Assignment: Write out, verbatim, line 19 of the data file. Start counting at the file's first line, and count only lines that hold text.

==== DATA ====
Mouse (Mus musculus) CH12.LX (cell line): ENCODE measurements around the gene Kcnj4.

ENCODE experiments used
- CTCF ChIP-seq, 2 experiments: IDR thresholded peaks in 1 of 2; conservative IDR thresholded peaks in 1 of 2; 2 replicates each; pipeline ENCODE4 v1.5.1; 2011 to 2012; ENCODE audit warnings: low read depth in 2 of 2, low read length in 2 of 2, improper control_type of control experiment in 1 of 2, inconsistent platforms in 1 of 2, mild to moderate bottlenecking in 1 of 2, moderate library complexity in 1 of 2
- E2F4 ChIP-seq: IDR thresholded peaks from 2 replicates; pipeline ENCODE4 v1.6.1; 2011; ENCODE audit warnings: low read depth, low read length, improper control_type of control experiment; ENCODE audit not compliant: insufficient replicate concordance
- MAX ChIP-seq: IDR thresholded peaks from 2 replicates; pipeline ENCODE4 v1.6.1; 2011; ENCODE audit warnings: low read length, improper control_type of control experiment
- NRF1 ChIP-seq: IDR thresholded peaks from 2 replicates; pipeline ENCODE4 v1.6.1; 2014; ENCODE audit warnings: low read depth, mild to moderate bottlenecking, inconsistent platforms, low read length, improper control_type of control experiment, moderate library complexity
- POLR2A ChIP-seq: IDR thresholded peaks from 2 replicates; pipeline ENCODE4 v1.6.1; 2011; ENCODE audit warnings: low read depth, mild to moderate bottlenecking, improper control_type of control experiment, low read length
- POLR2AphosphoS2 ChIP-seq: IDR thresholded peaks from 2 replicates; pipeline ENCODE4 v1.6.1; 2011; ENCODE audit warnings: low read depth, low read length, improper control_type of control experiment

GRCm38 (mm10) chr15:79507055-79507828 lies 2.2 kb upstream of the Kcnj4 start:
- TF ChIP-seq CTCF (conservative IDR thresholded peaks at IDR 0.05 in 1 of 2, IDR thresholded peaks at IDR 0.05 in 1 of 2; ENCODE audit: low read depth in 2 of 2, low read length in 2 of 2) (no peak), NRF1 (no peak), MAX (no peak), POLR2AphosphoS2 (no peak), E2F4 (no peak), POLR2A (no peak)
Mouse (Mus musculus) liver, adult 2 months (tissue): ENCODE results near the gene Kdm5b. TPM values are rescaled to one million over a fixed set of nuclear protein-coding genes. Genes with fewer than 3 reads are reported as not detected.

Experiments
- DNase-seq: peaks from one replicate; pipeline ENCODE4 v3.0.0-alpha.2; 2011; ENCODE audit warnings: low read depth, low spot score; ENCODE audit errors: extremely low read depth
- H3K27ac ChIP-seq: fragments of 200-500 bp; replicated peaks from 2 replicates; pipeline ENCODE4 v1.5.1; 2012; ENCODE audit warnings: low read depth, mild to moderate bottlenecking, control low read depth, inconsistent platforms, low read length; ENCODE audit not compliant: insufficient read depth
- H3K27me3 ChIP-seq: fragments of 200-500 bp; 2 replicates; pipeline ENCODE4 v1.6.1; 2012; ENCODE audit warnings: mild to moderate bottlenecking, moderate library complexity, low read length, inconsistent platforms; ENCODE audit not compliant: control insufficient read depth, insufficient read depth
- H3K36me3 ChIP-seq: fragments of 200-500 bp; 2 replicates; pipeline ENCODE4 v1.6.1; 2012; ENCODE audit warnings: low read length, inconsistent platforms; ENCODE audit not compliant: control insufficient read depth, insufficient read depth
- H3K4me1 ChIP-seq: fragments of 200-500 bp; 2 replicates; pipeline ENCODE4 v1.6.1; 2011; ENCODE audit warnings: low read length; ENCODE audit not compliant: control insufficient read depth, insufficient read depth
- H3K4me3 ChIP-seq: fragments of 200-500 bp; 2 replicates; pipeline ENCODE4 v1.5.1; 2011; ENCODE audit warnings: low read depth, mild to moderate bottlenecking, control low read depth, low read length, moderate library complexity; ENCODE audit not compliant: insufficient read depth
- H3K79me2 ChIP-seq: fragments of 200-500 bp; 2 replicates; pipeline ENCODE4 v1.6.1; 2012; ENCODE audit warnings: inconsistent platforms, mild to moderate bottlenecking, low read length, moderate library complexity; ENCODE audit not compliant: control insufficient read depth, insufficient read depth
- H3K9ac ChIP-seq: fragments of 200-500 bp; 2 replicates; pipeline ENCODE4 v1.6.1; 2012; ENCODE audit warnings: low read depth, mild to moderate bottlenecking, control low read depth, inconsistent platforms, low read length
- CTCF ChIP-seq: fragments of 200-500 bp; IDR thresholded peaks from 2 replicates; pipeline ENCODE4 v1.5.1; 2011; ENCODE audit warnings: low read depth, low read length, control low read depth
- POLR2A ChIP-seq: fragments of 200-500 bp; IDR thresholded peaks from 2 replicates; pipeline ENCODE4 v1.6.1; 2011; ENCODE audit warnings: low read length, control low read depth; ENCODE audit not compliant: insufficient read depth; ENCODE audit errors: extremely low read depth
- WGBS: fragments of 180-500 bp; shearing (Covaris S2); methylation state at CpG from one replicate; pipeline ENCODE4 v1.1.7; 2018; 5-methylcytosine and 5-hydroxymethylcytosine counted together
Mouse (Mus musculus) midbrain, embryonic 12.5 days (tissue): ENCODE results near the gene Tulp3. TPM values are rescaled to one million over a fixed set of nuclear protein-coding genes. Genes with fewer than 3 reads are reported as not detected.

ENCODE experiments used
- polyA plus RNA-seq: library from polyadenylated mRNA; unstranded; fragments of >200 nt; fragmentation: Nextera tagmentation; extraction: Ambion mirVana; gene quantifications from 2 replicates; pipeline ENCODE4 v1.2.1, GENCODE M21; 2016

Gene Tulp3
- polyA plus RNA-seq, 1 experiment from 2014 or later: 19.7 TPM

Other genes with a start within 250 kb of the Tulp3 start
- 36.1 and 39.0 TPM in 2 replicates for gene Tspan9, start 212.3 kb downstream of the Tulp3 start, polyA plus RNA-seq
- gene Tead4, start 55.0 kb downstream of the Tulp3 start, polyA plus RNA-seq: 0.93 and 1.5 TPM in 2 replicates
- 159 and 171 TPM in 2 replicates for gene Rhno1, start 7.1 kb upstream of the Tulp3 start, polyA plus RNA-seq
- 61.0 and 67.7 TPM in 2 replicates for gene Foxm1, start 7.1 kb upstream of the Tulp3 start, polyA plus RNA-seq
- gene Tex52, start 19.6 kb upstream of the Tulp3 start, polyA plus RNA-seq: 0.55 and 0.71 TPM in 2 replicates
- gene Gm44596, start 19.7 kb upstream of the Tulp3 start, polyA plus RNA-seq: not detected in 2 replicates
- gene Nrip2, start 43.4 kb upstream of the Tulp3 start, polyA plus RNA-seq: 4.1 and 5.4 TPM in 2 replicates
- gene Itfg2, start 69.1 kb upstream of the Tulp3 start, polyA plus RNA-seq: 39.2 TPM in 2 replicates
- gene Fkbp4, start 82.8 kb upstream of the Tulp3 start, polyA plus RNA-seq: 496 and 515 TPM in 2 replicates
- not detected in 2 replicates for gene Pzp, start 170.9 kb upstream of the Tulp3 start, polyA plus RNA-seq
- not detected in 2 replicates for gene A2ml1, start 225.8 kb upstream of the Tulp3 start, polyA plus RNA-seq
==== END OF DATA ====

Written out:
- H3K79me2 ChIP-seq: fragments of 200-500 bp; 2 replicates; pipeline ENCODE4 v1.6.1; 2012; ENCODE audit warnings: inconsistent platforms, mild to moderate bottlenecking, low read length, moderate library complexity; ENCODE audit not compliant: control insufficient read depth, insufficient read depth